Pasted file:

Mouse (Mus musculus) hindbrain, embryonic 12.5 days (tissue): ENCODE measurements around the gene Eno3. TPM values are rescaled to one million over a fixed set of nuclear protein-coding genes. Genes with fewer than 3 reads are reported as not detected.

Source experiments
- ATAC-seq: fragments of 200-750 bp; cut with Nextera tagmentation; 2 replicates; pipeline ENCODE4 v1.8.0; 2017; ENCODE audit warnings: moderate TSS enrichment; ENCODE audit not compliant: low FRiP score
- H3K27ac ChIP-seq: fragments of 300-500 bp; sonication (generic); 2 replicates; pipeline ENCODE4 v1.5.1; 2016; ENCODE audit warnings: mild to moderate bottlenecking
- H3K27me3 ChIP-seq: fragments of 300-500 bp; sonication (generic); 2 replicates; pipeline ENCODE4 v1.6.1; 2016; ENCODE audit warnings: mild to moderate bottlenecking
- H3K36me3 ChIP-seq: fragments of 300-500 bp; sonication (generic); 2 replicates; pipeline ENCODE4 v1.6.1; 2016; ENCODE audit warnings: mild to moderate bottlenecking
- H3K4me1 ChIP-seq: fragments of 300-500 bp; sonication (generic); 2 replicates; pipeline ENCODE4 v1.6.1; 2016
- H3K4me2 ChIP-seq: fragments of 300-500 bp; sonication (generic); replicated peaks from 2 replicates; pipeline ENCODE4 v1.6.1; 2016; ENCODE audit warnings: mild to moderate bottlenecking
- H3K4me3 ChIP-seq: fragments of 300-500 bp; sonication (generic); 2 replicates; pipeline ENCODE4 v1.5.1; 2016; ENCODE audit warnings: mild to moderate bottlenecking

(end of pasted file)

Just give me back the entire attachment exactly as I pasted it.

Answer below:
Mouse (Mus musculus) hindbrain, embryonic 12.5 days (tissue): ENCODE measurements around the gene Eno3. TPM values are rescaled to one million over a fixed set of nuclear protein-coding genes. Genes with fewer than 3 reads are reported as not detected.

Source experiments
- ATAC-seq: fragments of 200-750 bp; cut with Nextera tagmentation; 2 replicates; pipeline ENCODE4 v1.8.0; 2017; ENCODE audit warnings: moderate TSS enrichment; ENCODE audit not compliant: low FRiP score
- H3K27ac ChIP-seq: fragments of 300-500 bp; sonication (generic); 2 replicates; pipeline ENCODE4 v1.5.1; 2016; ENCODE audit warnings: mild to moderate bottlenecking
- H3K27me3 ChIP-seq: fragments of 300-500 bp; sonication (generic); 2 replicates; pipeline ENCODE4 v1.6.1; 2016; ENCODE audit warnings: mild to moderate bottlenecking
- H3K36me3 ChIP-seq: fragments of 300-500 bp; sonication (generic); 2 replicates; pipeline ENCODE4 v1.6.1; 2016; ENCODE audit warnings: mild to moderate bottlenecking
- H3K4me1 ChIP-seq: fragments of 300-500 bp; sonication (generic); 2 replicates; pipeline ENCODE4 v1.6.1; 2016
- H3K4me2 ChIP-seq: fragments of 300-500 bp; sonication (generic); replicated peaks from 2 replicates; pipeline ENCODE4 v1.6.1; 2016; ENCODE audit warnings: mild to moderate bottlenecking
- H3K4me3 ChIP-seq: fragments of 300-500 bp; sonication (generic); 2 replicates; pipeline ENCODE4 v1.5.1; 2016; ENCODE audit warnings: mild to moderate bottlenecking